He left Pakistan after his brother, who was already living in Austria, sent him a visa and a plane-ticket to join him. After crossing border control, my father could not believe that he was in safety: “I used to wake up at night, slapping myself in the face to reassure myself that I was not dreaming. But I could not forget my family, especially my father, who got ill. In Afghanistan, affording medicaments was a luxury.”

My father studied at the University of Vienna and worked fulltime to support his family in Kabul. Just as Fazullah does today, he promised his father that he would get his family to Europe – no matter the sacrifice. Eventually, my father had to give up his studies. He devoted all his time to earning money: “I worked almost twenty hours a day and slept four hours every night. I could not stop thinking of my father.” A few months after my father had given up his studies, my grandfather passed away: “He had guessed right. We would never see each other again.”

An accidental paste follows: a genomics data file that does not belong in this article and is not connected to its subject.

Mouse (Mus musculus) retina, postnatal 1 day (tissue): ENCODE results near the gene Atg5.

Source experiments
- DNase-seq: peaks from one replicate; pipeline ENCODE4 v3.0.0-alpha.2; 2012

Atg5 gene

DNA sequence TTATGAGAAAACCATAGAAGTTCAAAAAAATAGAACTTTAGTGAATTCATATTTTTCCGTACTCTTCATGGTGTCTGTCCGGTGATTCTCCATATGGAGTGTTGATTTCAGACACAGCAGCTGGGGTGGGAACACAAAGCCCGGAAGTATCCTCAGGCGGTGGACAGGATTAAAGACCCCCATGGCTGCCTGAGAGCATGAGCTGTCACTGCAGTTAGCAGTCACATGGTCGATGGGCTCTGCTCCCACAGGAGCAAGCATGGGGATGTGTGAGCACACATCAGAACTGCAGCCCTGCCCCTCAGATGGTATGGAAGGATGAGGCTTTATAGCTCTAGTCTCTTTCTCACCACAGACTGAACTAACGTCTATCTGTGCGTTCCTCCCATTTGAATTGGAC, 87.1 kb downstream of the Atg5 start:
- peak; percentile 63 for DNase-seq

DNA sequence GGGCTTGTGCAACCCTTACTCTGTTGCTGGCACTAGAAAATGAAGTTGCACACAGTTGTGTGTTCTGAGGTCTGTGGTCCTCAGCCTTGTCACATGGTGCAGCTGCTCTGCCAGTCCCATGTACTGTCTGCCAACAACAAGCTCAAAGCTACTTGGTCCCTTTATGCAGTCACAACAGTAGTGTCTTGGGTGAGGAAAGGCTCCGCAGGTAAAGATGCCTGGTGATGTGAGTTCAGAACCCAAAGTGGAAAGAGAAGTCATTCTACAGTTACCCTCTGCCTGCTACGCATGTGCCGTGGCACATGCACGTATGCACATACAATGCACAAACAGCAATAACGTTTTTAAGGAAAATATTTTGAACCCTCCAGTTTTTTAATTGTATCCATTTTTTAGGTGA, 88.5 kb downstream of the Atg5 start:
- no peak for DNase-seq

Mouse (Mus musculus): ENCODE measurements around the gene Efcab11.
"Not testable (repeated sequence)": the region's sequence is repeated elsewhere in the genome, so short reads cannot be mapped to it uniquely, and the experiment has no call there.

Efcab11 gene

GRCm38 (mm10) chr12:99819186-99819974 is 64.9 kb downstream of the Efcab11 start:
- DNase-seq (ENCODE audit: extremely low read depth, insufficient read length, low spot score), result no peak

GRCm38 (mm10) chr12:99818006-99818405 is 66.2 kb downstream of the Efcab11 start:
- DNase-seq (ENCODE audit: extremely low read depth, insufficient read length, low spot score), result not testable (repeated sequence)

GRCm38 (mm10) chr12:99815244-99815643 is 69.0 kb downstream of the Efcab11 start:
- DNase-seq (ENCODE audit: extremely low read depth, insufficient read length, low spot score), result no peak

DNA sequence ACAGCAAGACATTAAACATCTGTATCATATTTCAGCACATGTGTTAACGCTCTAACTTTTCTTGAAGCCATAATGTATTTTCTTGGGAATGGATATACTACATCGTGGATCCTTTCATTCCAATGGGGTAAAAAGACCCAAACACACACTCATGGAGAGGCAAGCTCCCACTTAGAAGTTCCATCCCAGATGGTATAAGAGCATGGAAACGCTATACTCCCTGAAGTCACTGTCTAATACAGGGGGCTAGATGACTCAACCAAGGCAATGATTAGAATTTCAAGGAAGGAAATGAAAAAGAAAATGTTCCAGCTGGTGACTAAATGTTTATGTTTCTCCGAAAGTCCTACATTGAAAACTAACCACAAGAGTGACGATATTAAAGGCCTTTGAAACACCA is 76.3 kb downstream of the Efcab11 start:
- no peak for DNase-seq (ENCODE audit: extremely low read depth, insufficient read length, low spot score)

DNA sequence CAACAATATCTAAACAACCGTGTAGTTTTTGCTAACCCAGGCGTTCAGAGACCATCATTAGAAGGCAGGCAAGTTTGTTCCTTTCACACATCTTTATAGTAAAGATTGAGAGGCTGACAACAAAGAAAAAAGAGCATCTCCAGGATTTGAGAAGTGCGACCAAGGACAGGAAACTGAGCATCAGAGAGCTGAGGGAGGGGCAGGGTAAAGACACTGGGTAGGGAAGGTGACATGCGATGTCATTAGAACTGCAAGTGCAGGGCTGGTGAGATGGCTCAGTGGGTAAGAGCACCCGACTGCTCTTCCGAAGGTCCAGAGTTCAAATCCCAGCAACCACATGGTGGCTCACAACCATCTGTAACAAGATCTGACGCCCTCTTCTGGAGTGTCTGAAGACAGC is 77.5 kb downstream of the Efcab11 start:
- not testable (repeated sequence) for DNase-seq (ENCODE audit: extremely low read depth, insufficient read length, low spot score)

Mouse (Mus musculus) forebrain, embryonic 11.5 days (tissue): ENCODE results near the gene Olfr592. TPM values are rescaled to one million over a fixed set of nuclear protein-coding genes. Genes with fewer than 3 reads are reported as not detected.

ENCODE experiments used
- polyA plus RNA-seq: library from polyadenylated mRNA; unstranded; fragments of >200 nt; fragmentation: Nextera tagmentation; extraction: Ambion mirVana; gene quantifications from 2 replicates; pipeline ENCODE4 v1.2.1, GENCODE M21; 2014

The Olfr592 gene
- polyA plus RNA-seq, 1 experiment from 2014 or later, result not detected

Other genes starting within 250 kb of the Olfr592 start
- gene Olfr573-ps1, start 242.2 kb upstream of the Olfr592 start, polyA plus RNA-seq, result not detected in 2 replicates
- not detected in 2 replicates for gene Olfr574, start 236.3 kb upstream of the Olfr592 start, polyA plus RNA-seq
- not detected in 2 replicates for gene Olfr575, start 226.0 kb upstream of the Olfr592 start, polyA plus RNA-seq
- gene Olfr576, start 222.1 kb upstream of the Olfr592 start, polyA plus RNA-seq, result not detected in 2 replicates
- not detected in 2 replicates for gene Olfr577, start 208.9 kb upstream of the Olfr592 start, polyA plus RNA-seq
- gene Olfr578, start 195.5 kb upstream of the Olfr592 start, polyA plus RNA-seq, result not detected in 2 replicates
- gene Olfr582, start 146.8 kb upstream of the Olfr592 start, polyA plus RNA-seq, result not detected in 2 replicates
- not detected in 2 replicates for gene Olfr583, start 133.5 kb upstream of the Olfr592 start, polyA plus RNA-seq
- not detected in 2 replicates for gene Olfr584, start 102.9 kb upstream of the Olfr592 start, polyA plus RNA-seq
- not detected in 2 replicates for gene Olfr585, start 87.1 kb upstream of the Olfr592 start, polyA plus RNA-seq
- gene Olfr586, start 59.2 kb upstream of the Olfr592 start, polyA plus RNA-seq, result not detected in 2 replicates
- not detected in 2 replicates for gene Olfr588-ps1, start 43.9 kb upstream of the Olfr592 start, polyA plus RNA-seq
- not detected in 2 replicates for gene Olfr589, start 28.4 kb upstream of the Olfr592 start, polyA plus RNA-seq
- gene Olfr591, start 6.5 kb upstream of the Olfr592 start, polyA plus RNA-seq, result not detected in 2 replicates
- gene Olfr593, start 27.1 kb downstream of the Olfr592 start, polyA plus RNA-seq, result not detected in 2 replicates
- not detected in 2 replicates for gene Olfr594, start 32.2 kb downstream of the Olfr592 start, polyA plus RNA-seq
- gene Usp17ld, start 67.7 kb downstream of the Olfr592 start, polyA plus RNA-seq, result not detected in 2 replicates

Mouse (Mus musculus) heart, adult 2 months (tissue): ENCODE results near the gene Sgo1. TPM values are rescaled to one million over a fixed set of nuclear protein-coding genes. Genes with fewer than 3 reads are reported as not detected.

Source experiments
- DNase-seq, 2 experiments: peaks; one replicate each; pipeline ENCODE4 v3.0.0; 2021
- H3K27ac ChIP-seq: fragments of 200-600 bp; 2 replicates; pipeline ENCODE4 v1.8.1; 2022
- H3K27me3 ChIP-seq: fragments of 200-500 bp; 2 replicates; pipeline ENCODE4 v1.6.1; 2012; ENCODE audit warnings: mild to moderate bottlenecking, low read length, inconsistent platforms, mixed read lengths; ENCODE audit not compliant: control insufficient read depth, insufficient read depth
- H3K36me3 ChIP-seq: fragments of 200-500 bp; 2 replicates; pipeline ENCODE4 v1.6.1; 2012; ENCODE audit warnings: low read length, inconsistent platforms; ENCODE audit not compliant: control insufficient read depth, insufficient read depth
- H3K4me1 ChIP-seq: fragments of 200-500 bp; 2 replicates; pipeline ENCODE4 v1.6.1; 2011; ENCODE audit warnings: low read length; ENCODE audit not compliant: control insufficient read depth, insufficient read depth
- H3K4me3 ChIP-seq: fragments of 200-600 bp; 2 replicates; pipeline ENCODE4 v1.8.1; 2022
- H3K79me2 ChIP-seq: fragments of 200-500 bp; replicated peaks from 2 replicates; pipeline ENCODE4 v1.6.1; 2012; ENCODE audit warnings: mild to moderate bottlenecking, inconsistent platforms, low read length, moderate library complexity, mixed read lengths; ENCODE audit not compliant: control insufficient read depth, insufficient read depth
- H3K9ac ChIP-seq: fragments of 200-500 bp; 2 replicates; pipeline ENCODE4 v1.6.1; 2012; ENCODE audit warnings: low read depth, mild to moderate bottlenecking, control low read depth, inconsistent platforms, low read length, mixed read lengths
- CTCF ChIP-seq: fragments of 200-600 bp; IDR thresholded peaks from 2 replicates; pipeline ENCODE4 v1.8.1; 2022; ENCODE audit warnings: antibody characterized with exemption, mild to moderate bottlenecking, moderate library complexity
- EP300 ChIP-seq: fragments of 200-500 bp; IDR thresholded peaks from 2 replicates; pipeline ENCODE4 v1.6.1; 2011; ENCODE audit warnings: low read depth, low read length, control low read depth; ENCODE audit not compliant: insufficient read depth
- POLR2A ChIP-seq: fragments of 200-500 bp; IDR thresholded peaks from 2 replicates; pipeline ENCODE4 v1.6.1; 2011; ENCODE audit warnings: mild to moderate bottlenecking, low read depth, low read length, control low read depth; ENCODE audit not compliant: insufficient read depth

Today, Afghanistan is once again far from safe. As the Taliban and other extremists regain control, the country’s prospects for a better future are fading. Little boys are still being trained to become soldiers and suicide-bombers, the central government in Kabul cannot provide security in the country’s vast valleys. Only in October did Barack Obama extend the mandate for American troops stationed in Afghanistan. Before the country can transform into a peaceful democracy, as the international community hopes it will, a long path lies ahead. Until then, thousands of twenty-two-year-old Afghans will share my father’s and Fazullah’s fate – with consequences unknown.

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Wahid Anwar with the Afghan refugees at the Vienna main train station